I was sitting south and that was the auction at our table. Partner opens 1D, East overcalls 1S, I bid 2H, West jacks up the auction with 3S, partner passes and it is decision time for me.
Since partner didn't raise my hearts, he has at most two of them. And it appears that he has at most 2 spades. So, he must have 9 cards in clubs and diamonds. Since he has only two hearts, I should be able to get two heart tricks (most likely split is 4-2) and if he has the Ace of diamonds, there is a diamond cross-ruff also possible. We have the majority of high-card points. And so I doubled. The double was cooperative; partner could have pulled it. But he had two good defense, so he didn't.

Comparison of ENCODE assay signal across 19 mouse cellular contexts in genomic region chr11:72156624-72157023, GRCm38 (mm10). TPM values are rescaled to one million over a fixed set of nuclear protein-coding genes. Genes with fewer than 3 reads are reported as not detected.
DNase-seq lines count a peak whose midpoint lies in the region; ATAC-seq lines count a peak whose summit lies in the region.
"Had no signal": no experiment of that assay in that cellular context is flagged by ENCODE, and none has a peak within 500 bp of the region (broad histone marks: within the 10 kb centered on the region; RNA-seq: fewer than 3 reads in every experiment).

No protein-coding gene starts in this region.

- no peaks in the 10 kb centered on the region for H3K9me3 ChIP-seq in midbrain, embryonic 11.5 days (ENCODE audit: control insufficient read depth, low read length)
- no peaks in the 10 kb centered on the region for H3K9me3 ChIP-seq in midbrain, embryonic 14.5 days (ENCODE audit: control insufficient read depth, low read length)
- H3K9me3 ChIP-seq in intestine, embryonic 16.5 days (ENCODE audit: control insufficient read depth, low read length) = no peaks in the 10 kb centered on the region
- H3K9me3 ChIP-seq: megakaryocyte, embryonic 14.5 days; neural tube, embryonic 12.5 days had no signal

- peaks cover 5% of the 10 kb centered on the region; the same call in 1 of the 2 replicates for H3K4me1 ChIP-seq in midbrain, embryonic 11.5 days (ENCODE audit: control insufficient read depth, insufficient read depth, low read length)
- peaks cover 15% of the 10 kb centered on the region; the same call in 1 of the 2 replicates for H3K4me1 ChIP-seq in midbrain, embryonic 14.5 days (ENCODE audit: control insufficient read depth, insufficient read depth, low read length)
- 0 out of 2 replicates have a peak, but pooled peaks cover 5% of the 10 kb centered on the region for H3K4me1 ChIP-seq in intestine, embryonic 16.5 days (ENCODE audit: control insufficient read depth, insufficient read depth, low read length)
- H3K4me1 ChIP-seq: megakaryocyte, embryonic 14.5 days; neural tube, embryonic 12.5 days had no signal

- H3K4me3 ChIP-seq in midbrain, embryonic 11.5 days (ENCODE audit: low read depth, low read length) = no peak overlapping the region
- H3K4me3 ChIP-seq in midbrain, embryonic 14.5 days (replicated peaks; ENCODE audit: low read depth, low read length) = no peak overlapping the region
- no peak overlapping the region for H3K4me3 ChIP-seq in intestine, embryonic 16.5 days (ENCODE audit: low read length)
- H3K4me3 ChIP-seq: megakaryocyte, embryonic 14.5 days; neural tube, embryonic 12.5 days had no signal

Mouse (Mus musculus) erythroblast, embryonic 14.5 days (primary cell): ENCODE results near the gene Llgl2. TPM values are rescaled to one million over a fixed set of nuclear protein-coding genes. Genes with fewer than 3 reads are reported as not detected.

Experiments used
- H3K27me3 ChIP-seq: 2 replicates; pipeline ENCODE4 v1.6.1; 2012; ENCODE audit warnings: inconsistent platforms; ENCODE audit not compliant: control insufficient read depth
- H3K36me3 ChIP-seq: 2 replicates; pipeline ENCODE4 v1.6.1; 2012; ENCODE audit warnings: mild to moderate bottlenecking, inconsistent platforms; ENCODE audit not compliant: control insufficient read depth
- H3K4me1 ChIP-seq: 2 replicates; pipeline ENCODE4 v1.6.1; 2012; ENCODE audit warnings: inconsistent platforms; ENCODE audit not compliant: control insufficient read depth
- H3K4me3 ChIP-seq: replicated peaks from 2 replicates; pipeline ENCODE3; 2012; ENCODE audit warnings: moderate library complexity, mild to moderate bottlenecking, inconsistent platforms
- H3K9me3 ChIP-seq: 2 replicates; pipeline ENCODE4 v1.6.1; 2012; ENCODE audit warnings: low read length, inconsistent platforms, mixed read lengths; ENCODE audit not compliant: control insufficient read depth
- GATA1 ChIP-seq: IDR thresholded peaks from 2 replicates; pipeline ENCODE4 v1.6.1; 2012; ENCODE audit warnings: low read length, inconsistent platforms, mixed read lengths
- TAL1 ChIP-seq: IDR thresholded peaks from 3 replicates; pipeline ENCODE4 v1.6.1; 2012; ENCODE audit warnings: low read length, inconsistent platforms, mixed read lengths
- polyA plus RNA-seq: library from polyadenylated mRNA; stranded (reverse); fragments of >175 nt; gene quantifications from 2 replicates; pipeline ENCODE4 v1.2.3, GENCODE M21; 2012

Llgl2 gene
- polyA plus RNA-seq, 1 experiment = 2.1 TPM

This was a disaster on two levels:
- As you can see, 3S makes. I played the Ace of hearts and seeing the establishable club suit in dummy, I played the king of diamonds, small diamond and partner later got his ace of spades. 3Sx and made was a bottom board for us.
- Our opponents on this table didn't play Michaels. At other tables, the auction went 1D-2D showing 5-5 in the majors. Now, the distributional nature of the hand would be crystal clear and since NT doesn't promise a stopper in *both* their suits, I can now bid 2NT. If West passes, 2NT or 3D makes (in fact 3NT makes). But West usually bids 3S and gets to play it. A heart lead is natural and South doesn't know who has the missing heart. If he plays another heart, the contract makes with an overtrick. So, my double converted what would have been an average+ board for us (3S making) into a bottom.
Other than getting opponents who play Michaels, I don't see what I could have done differently.